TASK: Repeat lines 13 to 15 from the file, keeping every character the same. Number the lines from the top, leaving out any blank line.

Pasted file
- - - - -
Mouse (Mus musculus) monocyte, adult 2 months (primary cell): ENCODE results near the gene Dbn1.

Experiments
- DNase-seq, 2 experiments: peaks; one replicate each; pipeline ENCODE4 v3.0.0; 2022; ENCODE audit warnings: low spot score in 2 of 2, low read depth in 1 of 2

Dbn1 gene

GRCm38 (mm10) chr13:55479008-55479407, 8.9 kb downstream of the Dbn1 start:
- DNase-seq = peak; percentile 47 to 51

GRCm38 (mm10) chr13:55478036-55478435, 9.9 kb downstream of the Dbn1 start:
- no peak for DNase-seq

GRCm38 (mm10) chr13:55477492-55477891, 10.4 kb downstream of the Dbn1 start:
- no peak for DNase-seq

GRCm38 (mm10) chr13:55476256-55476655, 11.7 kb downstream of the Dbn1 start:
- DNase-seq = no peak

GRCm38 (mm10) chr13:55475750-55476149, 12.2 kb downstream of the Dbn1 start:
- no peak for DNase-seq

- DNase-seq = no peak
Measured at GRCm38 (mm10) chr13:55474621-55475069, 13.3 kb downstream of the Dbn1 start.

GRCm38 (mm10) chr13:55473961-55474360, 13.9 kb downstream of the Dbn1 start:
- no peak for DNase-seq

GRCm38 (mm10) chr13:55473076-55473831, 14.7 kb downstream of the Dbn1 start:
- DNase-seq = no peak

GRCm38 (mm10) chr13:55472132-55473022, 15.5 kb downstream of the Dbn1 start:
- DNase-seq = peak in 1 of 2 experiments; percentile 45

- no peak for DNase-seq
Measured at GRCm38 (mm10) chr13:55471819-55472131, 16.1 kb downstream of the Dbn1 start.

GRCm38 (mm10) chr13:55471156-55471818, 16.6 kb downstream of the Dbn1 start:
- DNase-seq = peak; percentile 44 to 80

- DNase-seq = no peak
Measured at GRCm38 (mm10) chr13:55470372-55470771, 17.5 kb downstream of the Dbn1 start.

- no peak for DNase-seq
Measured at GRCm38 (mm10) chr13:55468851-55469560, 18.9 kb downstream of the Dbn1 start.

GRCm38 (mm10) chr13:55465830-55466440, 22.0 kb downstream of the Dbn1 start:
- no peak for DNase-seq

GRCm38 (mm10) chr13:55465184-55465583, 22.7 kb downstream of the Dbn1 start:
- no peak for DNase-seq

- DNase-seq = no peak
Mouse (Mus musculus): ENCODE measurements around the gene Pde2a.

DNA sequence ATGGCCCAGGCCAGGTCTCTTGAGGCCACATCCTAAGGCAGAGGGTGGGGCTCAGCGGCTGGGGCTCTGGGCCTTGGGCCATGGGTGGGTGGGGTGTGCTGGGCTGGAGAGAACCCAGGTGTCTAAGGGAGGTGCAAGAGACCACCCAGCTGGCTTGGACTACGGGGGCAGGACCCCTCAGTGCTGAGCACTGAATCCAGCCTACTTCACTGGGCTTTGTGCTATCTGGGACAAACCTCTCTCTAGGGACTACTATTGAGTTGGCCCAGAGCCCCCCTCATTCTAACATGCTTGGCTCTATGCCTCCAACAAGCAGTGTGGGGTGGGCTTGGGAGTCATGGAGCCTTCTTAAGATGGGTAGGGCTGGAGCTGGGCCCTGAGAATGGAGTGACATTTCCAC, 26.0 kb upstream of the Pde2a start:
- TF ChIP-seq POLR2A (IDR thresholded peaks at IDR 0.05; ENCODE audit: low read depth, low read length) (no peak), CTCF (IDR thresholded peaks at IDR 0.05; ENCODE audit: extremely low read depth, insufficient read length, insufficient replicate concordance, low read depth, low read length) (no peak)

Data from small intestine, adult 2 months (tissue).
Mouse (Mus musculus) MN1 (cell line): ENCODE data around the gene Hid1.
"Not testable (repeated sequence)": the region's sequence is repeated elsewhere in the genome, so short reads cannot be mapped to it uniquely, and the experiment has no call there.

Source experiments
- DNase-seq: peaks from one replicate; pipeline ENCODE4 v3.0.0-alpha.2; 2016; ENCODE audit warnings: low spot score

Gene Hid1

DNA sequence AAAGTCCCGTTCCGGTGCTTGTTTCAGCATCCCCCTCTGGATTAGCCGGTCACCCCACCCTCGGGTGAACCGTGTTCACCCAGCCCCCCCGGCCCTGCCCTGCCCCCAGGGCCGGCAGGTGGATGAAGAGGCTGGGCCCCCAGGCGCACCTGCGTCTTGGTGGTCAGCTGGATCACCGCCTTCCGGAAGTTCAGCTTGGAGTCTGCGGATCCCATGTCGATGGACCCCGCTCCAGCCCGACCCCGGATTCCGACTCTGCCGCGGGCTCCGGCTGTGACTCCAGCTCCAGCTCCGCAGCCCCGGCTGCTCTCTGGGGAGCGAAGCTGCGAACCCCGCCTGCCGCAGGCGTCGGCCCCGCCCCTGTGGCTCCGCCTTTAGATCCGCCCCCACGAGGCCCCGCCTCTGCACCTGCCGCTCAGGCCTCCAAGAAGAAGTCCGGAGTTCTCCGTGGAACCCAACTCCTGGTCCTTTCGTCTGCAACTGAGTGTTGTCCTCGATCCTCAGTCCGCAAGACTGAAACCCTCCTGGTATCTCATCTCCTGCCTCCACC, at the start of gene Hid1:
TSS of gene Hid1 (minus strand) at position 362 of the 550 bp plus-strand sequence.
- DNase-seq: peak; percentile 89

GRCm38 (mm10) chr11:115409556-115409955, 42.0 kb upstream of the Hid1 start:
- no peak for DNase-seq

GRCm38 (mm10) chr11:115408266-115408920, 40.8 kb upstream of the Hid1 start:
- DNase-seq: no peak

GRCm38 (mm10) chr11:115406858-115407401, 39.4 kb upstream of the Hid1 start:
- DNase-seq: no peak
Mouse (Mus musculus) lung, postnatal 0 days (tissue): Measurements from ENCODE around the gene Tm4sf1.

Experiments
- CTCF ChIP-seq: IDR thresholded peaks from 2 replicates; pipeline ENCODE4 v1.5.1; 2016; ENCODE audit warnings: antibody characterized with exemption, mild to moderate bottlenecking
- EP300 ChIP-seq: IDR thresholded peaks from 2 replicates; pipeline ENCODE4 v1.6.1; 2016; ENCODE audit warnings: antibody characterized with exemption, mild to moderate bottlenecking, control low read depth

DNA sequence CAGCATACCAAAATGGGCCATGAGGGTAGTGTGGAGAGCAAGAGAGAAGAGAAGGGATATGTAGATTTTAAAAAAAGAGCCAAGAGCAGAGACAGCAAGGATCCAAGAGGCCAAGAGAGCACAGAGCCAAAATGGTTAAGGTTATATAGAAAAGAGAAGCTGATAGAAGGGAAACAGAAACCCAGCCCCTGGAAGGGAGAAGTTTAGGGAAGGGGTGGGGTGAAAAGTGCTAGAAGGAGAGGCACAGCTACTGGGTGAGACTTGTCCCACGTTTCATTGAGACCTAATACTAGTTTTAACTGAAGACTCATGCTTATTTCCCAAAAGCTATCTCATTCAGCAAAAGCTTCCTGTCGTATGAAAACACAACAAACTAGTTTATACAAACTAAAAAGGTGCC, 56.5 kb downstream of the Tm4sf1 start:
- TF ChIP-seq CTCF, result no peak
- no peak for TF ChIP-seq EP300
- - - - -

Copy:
GRCm38 (mm10) chr13:55475750-55476149, 12.2 kb downstream of the Dbn1 start:
- no peak for DNase-seq

- DNase-seq = no peak